Drug-diagnostic tests:
BUN transient increase; calcium, potassium, sodium, magnesium and platelets decreased; cholesterol, glucose, creatinine, nitrogen increased.
: dandelion, ginseng, licorice.
acute alcohol ingestion, sun exposure.
Nursing Considerations:
monitor for signs of ototoxicity and drug toxicity (including abdominal pain, arrhythmias and renal dysfunction); assess blood glucose; monitor for signs of hypokalemia; monitor vital signs; maintain adequate hydration; monitor for orthostatic hypotension by having patients go from laying to sitting to standing
Adverse effects:
cerebrovascular accident, arrhythmias, cardia arrest, pancreatitis, oliguria, agranulocytosis, bone marrow, hepatitis, hyperkalemia, eosinophilic pneumonitis

Interactions: Drug-Drug:
antacids, digoxin, lithium, allopurinol, diuretics, NSADS, rifampin.
Drug-diagnositc tests:
BUN, bilirubin increased levels; sodium decreased levels.
salt-substitutes with potassium.
acute alcohol ingestion and sun exposure

Nursing Considerations:
monitor for rapid hypotension and worsening renal function (for patients with renal disease); monitor vital signs; monitor for liver function tests
Adverse effects:
hypotension, orthostatic hypotension oliguria diarrhea, rarely progressive azotemia with acute renal failure and death

Interactions: Drug-drug:
Drug-diagnostic tests:
serum creatinine
Adverse effects:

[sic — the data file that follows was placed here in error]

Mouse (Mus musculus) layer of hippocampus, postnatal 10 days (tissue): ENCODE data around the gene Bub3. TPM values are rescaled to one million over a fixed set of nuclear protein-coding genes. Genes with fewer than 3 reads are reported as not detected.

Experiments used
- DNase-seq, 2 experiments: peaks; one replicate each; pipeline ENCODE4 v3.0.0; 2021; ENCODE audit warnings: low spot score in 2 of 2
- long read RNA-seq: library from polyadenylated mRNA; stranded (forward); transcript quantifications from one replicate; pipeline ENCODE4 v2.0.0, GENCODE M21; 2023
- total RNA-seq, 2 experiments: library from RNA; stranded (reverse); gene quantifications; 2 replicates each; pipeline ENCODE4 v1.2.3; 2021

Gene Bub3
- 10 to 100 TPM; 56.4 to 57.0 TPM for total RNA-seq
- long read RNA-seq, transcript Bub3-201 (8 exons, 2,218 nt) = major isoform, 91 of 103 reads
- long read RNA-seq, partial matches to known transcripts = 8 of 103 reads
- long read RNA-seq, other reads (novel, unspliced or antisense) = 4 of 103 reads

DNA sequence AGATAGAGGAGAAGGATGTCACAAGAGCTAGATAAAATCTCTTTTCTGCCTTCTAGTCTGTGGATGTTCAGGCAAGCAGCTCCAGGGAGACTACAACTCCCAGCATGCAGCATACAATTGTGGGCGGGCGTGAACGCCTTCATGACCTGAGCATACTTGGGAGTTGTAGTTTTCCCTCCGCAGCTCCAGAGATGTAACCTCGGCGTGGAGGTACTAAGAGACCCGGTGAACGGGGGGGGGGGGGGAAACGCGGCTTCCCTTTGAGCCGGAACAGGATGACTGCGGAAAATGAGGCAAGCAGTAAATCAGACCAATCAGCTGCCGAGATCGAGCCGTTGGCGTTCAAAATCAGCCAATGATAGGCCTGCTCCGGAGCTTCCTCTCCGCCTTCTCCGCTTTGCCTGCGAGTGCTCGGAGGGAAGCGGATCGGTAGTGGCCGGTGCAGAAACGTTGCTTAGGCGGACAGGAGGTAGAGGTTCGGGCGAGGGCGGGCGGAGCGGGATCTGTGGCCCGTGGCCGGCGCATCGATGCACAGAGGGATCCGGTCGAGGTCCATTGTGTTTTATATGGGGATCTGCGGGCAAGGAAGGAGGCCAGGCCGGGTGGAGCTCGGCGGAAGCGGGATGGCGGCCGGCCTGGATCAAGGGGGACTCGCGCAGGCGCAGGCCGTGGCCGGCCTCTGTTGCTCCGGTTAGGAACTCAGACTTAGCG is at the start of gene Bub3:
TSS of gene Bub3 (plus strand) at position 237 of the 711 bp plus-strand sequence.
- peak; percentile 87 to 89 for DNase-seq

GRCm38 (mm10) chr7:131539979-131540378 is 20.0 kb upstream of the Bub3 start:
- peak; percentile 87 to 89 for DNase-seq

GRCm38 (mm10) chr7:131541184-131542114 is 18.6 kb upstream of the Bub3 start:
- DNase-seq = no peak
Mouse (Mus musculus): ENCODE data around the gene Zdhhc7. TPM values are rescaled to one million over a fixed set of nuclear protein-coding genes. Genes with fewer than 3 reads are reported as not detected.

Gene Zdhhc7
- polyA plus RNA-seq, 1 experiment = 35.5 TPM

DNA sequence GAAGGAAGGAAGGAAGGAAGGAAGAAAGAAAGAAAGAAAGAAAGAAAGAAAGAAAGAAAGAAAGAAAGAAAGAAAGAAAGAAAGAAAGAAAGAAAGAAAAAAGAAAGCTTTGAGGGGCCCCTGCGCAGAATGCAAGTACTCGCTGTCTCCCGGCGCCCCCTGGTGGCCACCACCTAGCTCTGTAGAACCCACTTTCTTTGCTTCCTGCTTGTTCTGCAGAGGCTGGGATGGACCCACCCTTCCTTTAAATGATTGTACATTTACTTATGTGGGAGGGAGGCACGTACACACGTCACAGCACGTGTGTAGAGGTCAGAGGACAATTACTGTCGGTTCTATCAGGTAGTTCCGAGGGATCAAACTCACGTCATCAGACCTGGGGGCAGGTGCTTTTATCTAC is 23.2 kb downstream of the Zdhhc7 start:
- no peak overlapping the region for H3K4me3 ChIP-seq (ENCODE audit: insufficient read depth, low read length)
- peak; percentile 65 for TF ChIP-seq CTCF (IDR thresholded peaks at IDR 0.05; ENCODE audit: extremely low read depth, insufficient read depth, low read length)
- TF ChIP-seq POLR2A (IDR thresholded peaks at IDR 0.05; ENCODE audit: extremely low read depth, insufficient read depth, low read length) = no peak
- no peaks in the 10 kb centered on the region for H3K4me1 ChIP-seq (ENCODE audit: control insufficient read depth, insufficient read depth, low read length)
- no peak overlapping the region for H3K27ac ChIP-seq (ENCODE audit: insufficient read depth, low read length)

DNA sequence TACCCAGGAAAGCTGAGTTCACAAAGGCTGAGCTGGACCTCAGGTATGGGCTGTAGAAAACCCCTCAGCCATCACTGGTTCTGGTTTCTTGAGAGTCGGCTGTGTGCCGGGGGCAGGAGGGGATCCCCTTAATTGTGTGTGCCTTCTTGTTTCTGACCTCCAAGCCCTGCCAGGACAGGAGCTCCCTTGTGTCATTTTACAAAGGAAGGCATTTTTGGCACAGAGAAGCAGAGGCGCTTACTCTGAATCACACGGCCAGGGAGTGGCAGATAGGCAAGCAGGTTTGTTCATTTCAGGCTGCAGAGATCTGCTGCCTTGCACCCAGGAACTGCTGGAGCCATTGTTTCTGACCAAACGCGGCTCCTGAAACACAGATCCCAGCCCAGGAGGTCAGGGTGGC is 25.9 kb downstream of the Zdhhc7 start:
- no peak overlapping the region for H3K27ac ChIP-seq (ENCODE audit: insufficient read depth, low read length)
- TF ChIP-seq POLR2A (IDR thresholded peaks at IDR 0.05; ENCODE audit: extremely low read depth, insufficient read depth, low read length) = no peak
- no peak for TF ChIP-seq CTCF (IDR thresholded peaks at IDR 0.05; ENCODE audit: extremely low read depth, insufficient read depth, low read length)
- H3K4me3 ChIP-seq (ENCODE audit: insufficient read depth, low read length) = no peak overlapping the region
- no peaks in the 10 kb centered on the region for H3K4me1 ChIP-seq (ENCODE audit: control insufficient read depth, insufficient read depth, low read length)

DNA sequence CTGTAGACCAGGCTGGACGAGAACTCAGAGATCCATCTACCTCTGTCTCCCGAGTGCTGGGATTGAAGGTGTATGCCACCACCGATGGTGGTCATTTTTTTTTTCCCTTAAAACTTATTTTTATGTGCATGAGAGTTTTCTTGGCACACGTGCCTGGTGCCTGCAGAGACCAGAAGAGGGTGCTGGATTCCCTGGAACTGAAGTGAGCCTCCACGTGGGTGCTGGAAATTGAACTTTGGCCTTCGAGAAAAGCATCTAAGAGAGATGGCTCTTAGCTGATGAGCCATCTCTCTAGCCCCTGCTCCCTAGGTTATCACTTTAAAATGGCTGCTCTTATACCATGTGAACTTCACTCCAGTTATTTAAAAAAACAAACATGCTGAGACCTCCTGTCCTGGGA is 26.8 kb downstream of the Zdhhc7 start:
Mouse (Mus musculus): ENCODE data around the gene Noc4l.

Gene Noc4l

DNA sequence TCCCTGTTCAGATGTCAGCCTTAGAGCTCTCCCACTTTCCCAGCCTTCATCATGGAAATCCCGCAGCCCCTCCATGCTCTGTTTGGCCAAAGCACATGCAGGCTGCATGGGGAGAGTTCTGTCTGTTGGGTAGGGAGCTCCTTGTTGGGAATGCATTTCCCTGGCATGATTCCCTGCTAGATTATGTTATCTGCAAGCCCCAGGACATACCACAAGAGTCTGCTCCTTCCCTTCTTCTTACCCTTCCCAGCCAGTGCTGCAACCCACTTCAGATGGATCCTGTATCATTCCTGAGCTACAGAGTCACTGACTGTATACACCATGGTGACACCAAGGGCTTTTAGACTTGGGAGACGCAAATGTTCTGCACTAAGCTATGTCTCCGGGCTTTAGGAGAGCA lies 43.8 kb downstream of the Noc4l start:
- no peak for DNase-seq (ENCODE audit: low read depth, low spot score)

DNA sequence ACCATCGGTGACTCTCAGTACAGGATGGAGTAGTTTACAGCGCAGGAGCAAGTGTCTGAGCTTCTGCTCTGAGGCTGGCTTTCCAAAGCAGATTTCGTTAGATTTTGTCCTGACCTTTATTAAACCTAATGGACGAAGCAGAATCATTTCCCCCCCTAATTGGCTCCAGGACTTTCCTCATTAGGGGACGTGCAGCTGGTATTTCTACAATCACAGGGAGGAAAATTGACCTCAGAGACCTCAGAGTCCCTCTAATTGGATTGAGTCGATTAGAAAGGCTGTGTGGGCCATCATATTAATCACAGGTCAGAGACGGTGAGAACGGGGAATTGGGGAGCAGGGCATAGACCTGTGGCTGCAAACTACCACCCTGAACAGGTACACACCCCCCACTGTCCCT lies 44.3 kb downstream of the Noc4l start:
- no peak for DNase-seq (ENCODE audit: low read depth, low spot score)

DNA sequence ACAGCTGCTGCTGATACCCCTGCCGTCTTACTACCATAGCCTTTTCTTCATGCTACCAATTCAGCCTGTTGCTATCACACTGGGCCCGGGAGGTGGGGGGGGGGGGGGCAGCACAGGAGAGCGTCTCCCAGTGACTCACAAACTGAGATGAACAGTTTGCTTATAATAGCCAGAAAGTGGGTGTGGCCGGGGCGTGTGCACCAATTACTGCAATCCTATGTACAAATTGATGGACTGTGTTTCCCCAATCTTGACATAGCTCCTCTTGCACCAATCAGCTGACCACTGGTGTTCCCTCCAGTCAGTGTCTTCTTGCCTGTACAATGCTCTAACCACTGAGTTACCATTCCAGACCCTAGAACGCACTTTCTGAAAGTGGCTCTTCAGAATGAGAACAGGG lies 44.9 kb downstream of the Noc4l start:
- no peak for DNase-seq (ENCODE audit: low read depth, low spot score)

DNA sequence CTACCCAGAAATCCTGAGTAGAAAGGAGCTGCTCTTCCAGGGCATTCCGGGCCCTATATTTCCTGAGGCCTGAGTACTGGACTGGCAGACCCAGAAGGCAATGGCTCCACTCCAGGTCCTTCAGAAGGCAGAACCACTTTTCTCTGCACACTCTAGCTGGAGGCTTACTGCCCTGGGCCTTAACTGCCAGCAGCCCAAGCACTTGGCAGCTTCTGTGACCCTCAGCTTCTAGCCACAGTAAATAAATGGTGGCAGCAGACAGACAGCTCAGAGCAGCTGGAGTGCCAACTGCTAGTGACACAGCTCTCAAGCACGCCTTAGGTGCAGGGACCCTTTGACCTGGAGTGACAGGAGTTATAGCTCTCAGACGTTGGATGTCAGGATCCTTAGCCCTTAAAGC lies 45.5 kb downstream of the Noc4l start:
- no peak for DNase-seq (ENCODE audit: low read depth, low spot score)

headache, dizziness, fatigue, asthenia, paresthesia, vertigo, peripheral edema, chest pain, hypotension, epistaxis, rhinitis, nausea, constipation, urinary frequency, erectile dysfunction, leg cramps, flushing.


beta-adrenergic blockers, cimetidine, coumarin, digoxin, quinidine.
Drug-diagnostic tests:
antinuclear antibody, direct Coombs test.
ephedra, ginkgo, ginseng; St. John's wort.
alcohol use
Nursing Considerations:
monitor for vital signs, chest pain and rash.
Adverse effects:
arrhythmias, heart failure, MI and sudden death with abrupt withdrawal, thrombocytopenic purpura, hypoglycemia, thyrotoxicosis, bronchospasm, pulmonary edema, erectile dysfunction, decreased libido.

Interactions: Drug-drug:
antacids, anticholinergics, antidepressants, digoxin, diuretics, glucagon, insulin, neuromuscular blockers, NSAIDs, thioridazine.
Drug-diagnostic tests:
BUN, eosinophils, alkaline phosphate, glucose, platelets.
acute alcohol use.
Nursing Considerations:
monitor for hypotension; monitor for oliguria; watch for increasing serum creatinine levels; monitor vital signs; monitor for inflammation and edema
Nursing Considerations:
monitor vital signs; monitor fluid balance; monitor CBC and liver function; assess for blood glucose levels and hypoglycemia
Adverse effects:
arrhythmias, tachycardia, hypotension, chest pain, palpitations, edema, dizziness, headache, nervousness, vertigo, nausea, vomiting, abdominal pain, urinary frequency, joint pain, dyspnea, fever